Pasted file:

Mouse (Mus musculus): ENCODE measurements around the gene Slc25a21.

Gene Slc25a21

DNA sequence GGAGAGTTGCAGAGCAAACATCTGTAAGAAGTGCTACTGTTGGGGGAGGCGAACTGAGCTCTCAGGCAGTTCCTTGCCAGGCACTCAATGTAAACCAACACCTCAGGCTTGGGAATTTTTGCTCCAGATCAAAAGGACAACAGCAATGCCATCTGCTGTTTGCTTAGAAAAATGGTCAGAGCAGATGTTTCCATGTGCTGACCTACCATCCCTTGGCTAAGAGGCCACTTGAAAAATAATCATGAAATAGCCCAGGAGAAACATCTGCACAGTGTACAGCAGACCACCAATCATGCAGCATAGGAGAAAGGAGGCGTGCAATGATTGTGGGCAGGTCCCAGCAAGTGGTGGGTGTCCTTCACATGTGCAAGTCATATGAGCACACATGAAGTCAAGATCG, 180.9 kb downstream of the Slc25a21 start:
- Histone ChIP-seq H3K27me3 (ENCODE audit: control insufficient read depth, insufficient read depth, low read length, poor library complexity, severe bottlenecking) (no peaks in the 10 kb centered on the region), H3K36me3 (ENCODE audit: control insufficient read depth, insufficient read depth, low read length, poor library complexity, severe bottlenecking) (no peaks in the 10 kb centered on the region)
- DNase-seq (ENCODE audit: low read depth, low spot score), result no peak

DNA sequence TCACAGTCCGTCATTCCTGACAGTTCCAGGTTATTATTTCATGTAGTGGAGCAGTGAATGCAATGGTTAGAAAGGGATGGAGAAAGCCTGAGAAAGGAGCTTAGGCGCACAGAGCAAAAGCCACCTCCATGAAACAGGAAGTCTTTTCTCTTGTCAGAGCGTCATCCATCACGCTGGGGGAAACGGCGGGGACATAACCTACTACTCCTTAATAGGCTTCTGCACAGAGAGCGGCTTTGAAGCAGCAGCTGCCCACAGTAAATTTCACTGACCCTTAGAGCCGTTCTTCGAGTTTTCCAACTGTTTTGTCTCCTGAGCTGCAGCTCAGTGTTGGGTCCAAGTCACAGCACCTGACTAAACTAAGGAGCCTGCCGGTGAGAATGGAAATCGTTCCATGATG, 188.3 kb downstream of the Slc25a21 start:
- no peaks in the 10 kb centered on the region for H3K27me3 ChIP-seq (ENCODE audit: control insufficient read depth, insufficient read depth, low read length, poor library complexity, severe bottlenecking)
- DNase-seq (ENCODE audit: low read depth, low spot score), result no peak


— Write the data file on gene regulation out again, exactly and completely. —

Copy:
Mouse (Mus musculus): ENCODE measurements around the gene Slc25a21.

Gene Slc25a21

DNA sequence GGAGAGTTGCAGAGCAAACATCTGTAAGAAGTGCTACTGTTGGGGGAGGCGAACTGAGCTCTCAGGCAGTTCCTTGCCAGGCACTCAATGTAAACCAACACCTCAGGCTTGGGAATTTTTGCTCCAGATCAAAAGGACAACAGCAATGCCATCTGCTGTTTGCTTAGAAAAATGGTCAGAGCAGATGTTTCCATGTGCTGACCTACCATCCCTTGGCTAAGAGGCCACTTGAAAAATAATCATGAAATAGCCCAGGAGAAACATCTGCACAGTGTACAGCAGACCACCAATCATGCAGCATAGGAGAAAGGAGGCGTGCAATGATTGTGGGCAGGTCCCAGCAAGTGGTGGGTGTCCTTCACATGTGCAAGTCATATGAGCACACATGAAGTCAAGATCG, 180.9 kb downstream of the Slc25a21 start:
- Histone ChIP-seq H3K27me3 (ENCODE audit: control insufficient read depth, insufficient read depth, low read length, poor library complexity, severe bottlenecking) (no peaks in the 10 kb centered on the region), H3K36me3 (ENCODE audit: control insufficient read depth, insufficient read depth, low read length, poor library complexity, severe bottlenecking) (no peaks in the 10 kb centered on the region)
- DNase-seq (ENCODE audit: low read depth, low spot score), result no peak

DNA sequence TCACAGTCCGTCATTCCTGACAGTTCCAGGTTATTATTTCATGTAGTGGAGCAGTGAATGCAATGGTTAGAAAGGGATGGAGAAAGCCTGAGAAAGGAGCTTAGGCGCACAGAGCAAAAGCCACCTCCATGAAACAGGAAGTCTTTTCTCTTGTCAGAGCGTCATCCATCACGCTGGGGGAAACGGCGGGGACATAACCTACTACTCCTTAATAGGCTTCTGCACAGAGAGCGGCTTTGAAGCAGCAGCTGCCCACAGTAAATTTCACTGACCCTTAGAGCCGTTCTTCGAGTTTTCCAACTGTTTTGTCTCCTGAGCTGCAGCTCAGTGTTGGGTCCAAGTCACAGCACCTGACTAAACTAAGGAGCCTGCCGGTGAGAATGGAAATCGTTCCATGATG, 188.3 kb downstream of the Slc25a21 start:
- no peaks in the 10 kb centered on the region for H3K27me3 ChIP-seq (ENCODE audit: control insufficient read depth, insufficient read depth, low read length, poor library complexity, severe bottlenecking)
- DNase-seq (ENCODE audit: low read depth, low spot score), result no peak